For a long moment I’m scared right down to the soles of my feet. I realize that here there is no safety net. One false move and I could vanish and no one would ever know what happened.

     The food is heavenly, even though the chicken within the makhanwalla sauce clearly died of old age. Marinated? It is to laugh. Vegetable koftas and a Tusker lager. The sound system kicks in with traditional Indian saxophone music, then traditional accordion, then a traditional banjo-sarod duet. The Guide warned of grit in the rice. It was right.

     The restaurant has no windows. Perhaps the view of the traffic mayhem outside would prove too disturbing for patrons. The second ingredient listed on the Tusker label is ‘corn starch.’ Also the bottle is blown with the words ‘beer only’ in relief. Should I worry? Oh, well. I never thought I’d be glad to see tourists. God help me but just sitting across the room from two slightly loud Aussies is an emotional relief.

 Paying for another night back at the Greton, I get an interesting lesson at the hotel desk in taking things nice and slow. I paid for the second night, which came to 700 shillings and pulled out two 500-shilling notes. The girl at the desk wrote up the receipt, took the notes, and then said she had no change. “But I need change,” I said. She turned to a friend and they chatted a while casually in Swahili, then she turned to me again, having appearently agreed that they had no change. Then she gave me a look that transparently said, “If I wait long enough, American, you might just say ‘I’m in a hurry—keep the change’…” But I just stood there, looking perfectly happy to stand there all night. Finally she shrugged, got up, very slowly wandered upstairs to the bar and came back down with the change.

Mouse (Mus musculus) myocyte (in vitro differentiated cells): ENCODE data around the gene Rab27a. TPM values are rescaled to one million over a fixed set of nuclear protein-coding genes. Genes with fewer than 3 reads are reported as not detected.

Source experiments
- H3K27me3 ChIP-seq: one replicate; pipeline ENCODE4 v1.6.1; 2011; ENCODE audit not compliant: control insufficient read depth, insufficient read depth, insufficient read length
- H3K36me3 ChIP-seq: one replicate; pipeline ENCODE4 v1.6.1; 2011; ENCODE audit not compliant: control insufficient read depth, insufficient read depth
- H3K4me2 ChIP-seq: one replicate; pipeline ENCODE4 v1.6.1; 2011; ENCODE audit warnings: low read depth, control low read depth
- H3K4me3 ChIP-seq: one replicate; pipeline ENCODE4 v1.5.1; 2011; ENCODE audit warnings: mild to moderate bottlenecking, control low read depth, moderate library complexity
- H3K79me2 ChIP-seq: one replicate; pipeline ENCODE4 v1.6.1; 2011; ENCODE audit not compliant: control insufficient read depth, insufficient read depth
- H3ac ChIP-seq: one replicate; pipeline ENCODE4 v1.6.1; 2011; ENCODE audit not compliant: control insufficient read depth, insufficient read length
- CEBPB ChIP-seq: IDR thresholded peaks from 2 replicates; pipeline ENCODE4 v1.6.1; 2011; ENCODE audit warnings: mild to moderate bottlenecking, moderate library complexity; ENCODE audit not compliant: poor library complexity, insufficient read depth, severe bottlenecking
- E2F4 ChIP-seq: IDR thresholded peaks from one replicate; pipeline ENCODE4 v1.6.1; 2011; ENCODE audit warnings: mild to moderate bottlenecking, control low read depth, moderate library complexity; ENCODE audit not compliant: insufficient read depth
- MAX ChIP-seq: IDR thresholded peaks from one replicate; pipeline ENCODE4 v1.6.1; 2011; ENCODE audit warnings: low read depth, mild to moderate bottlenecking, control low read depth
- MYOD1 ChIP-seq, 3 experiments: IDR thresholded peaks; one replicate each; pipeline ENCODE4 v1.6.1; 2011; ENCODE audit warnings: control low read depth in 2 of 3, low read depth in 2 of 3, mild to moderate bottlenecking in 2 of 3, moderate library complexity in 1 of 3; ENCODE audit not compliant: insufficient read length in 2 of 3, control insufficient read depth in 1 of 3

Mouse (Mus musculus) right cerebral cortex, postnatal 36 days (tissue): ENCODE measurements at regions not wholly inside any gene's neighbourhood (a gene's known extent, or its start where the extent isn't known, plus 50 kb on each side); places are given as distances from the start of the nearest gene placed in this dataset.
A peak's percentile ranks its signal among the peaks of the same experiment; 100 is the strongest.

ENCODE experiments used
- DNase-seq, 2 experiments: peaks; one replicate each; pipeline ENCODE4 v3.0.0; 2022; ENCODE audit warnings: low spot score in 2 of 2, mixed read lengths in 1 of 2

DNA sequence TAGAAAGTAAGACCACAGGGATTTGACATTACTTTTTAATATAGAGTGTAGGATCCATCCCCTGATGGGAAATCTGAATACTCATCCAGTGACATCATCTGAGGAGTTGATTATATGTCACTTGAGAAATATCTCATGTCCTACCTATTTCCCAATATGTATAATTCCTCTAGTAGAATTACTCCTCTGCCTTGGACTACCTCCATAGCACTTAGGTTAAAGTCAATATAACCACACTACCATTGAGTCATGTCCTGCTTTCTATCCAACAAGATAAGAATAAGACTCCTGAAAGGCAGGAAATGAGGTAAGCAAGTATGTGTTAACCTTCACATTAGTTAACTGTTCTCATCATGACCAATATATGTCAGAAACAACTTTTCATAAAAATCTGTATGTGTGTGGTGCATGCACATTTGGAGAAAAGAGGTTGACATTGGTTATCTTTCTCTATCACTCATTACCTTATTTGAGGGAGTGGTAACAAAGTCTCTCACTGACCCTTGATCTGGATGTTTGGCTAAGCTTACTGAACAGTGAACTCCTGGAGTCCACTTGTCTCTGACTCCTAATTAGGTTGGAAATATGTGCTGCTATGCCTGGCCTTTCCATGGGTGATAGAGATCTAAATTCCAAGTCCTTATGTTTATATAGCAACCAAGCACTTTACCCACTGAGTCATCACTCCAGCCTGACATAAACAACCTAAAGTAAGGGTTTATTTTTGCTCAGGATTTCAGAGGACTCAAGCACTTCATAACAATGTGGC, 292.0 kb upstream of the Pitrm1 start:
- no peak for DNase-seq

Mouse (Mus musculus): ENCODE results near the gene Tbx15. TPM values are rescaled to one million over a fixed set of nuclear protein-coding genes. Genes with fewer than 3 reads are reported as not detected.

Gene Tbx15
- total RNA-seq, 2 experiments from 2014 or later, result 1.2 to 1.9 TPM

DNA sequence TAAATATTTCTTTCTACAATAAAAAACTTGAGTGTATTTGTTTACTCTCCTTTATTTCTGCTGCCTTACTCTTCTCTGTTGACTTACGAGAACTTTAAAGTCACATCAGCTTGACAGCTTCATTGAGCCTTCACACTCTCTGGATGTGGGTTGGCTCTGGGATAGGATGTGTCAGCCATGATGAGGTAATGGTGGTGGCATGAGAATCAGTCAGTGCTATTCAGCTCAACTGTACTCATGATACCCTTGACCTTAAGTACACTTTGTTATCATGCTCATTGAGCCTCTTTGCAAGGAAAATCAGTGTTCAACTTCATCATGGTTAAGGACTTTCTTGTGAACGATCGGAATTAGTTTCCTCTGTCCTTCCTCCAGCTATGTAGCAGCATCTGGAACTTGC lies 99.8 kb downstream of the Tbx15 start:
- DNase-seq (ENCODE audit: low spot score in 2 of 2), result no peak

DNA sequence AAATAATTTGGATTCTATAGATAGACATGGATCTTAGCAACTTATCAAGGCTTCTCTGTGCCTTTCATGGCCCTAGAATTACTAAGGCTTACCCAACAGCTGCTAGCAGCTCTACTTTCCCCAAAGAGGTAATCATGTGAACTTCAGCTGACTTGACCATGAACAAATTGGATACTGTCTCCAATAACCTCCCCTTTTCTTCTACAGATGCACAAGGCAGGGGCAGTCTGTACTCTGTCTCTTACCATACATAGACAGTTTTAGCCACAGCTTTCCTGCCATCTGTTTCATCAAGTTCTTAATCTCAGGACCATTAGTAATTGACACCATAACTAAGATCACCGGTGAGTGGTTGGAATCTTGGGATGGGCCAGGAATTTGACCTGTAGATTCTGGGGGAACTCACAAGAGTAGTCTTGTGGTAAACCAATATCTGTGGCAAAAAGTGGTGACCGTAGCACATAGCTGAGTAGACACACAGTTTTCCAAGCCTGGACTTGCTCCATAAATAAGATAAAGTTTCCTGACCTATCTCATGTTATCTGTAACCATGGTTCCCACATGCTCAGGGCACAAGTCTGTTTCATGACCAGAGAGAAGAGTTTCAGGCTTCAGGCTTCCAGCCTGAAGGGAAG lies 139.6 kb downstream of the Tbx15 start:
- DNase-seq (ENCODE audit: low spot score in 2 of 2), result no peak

I pocket my change and saunter upstairs into the bar for another Tusker and a chance to write quietly in my journal. The color TV in the corner of the L-shaped room was awfully loud but a narrow door leads out to the balcony and several tables under an awning. The beer is half the price charged in the restaurant.

     It’s started to rain in the street and under the awning the air is moving just enough to send a few drops of water into my ear and bring the pungent and nutty smells of the street up to the balcony. At the next table are two men and a woman in their twenties speaking mostly Swahili (I guess) but occasionally lapsing into fragments of English. The woman keeps smiling over at me, raising her glass and saying “Cheers!” Now they seem to be speaking some French patois. The one with his back to me turns around and offers me some kind of herb. No thanks. Cheers again, though.

     The rank of dilapidated taxis just sits in the street with the drivers chatting with the hotel guard, leaning on the opposite wall with the shoe shine guy and the corn cob roaster and eyeing the hookers as they parade from the busy corner in their red dresses and white running shoes. The rain stops after fifteen minutes. One taxi driver told me it rains a little like this every evening but probably the days would be clear. We’ll see.